Until fairly recently, it has been a tedious and time-consuming task to identify whether your company is deducting the full meals and entertainment (M&E) expenses available. Now, statistical sampling has brought ease to the process through extrapolation of expenses as an allowed method of ascertaining your 100 percent deductible M&E expenses from your nondeductible and 50 percent deductible expenses.
Some specific details
Previously, M&E reviews consisted of reviewing thousands of expenses and only taking a deduction for the specific amounts reclassified on the face of the transaction. For example, a $25 employee picnic only represents a $25 deduction without sampling. However, now with statistical sampling pursuant to Rev. Proc. 2011-42, the review is only of a limited number of expenses to arrive at a correction percentage which is extrapolated to your entire M&E balance. Our experience has shown that an M&E study using statistical sampling yields, on average, a 30 percent increase in M&E deductions. Accordingly, with sampling, the same $25 employee picnic may represent a $1,000 deduction through extrapolation of sampling. Reviews now are of greater value to taxpayers because they are much more efficient, beneficial and nonintrusive to your organization.
Now more than ever, companies need to review their M&E expenses, policies and procedures not only for a tax benefit, but for compliance with the new M&E rules in effect after Dec. 31, 2017. Tax reform completely eliminates the employer tax deduction for substantially all directly paid or reimbursed business entertainment expenses; however, it may allow employers to deduct up to 50 percent of certain enumerated expenses. We understand that IRS regulations will be issuing specific guidance that should define “entertainment” specifically. These definitions are intentionally broad, but there are numerous exceptions to the general rule and certain meals and entertainment expenses may still be 100 percent deductible.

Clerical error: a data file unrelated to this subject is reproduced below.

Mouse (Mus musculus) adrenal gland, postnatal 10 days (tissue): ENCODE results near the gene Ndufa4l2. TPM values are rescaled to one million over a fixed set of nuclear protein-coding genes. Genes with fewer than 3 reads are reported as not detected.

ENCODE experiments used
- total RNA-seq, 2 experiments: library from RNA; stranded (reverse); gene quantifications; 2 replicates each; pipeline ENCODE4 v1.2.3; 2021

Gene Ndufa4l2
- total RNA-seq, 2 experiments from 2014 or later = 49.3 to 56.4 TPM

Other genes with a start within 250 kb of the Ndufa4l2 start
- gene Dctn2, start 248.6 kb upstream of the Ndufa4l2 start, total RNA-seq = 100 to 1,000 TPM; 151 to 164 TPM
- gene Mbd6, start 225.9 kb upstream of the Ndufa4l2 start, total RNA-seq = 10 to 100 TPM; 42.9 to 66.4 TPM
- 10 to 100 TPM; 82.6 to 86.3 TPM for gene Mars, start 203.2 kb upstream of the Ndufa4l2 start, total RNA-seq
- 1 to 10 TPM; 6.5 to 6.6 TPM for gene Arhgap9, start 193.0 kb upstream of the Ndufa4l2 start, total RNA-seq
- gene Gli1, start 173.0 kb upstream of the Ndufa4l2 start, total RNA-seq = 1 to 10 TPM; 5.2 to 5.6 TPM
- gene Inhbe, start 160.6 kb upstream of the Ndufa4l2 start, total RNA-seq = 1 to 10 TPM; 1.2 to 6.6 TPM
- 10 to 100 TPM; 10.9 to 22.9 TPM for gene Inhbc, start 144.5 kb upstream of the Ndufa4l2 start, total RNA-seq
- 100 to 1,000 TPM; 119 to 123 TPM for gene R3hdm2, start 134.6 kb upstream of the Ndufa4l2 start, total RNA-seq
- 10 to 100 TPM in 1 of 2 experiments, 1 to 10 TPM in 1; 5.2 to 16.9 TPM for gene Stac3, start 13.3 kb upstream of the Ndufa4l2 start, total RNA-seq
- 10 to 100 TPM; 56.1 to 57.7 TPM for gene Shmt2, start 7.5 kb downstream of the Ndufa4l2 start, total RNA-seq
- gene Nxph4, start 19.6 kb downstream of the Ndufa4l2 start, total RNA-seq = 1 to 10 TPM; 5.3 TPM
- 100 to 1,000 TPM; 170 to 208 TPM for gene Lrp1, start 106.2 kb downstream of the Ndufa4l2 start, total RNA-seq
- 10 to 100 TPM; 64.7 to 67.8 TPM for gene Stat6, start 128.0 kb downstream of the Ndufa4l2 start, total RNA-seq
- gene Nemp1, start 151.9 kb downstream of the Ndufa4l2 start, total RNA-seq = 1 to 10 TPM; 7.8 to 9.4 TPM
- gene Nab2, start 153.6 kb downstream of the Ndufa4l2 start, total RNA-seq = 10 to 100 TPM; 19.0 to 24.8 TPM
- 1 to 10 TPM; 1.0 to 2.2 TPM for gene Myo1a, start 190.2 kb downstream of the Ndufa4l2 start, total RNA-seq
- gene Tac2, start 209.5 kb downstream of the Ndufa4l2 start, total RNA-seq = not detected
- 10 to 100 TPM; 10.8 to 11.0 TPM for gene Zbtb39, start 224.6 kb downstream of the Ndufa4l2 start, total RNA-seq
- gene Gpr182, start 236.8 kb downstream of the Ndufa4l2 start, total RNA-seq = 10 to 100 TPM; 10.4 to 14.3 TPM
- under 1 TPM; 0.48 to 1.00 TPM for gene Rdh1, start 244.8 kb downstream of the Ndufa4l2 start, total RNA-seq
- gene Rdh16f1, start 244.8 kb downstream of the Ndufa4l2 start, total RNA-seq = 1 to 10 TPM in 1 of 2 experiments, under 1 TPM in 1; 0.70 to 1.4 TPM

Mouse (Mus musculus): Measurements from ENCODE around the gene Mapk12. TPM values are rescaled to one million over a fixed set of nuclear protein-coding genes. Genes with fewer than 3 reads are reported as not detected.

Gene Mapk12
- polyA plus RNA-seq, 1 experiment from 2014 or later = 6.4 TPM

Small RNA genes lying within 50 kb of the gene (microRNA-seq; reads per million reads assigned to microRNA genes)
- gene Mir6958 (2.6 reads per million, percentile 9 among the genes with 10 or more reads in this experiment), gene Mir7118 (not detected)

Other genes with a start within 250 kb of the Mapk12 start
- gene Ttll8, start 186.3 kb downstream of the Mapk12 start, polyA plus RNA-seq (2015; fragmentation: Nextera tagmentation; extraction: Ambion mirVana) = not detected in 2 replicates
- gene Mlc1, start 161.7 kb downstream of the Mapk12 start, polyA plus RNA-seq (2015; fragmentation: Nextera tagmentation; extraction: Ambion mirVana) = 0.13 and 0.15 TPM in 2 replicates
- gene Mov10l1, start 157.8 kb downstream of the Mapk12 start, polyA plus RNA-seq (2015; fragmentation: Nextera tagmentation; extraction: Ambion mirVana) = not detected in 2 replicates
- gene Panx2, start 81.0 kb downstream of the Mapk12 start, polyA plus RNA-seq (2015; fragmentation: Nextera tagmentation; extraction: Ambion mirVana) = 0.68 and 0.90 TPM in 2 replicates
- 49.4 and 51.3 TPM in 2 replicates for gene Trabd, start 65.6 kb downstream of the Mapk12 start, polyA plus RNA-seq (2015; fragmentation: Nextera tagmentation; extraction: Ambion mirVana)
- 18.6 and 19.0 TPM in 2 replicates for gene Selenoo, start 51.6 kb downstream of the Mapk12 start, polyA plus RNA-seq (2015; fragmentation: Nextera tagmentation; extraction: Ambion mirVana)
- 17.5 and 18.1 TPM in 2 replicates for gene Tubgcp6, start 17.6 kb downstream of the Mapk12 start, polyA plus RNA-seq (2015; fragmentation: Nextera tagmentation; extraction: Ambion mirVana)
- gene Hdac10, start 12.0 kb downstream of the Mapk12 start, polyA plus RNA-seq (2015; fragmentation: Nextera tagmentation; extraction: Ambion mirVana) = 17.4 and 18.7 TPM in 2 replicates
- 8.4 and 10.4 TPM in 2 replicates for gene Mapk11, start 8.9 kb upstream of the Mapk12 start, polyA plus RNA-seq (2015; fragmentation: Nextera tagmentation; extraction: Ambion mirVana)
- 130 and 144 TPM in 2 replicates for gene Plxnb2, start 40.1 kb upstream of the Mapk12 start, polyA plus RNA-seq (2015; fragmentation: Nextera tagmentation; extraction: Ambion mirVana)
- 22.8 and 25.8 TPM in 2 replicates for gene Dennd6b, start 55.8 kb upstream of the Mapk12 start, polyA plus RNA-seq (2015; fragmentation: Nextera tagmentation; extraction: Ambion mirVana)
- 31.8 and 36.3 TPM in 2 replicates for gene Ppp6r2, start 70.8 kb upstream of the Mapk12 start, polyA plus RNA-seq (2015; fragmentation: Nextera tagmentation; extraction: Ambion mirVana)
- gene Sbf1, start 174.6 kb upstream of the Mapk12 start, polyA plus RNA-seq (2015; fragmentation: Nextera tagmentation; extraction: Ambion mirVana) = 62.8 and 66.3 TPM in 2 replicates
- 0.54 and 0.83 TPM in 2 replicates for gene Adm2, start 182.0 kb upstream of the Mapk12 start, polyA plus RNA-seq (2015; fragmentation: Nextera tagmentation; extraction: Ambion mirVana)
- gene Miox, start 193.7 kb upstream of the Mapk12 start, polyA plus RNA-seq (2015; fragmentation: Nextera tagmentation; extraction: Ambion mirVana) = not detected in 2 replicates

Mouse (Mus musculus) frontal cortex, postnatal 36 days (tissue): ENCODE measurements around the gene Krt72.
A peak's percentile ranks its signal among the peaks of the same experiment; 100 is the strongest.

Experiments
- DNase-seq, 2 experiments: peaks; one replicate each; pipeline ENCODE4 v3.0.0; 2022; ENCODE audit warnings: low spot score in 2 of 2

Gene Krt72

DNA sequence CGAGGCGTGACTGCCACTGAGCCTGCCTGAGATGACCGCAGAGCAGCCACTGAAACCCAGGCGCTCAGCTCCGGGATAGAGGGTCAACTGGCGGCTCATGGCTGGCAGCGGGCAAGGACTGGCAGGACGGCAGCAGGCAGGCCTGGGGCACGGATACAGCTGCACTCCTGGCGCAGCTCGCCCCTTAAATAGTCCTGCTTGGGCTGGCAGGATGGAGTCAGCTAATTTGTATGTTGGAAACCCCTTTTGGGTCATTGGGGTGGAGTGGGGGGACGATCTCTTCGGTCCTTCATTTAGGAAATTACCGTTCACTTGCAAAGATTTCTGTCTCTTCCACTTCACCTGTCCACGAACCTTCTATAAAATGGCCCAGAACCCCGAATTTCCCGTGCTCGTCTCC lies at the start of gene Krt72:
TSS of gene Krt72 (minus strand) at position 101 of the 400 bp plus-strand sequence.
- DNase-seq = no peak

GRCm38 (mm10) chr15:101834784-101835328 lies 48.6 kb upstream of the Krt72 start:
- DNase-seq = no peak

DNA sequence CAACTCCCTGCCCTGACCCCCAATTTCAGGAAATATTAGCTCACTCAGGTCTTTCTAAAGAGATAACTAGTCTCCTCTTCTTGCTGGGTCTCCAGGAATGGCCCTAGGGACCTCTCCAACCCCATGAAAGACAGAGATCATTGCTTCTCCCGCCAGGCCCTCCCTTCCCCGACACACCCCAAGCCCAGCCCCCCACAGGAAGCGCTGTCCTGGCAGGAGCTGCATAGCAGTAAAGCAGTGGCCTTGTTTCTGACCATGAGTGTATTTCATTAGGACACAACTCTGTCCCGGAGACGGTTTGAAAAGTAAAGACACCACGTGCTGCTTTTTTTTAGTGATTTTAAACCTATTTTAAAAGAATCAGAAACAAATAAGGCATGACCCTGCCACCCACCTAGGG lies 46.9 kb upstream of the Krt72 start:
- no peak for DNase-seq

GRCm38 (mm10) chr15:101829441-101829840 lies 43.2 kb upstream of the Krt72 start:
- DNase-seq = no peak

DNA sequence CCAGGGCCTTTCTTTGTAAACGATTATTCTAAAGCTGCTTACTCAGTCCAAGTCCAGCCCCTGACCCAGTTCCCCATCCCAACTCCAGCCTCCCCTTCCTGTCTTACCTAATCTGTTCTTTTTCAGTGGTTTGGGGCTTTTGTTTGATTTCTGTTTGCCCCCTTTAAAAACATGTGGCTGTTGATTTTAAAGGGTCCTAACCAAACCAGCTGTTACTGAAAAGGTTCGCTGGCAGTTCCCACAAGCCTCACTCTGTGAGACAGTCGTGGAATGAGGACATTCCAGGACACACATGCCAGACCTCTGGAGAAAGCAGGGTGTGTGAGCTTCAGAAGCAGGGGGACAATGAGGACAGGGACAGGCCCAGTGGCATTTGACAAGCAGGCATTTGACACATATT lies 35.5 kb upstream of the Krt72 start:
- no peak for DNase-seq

Companies that do not review the tax treatment of their M&E expenses fail to realize the exceptions to the 50 percent rule, as well as incorrectly be subject to the new full disallowance of entertainment, and the use of statistical sampling can be particularly beneficial to identify expenses that should be treated as 50 percent or 100 percent deductible, such as employee social M&E expenses. These and additional examples of fully deductible expenses include:
- Expenses treated as employee compensation.1
- Reimbursed expenses.2
- Expenses for recreational, social, or similar activities primarily for the benefit of employees.3
- Expenses for goods, services, and facilities made available by the taxpayer to the general public.4
- Expenses for goods or services which are sold by the taxpayer in a bona fide transaction for an adequate and full consideration.5
- Expenses includable in income of persons who are not employees.6
Through the use of statistical sampling, companies may efficiently increase earnings per share, decrease their effective tax rate and increase cash by incorporating these rules into their accounting policies and may non-intrusively segregate nondeductible and 50 percent deductible expenses from 100 percent deductible expenses to help minimize income taxes and to be in compliance with new M&E rules in effect for 2018 forward.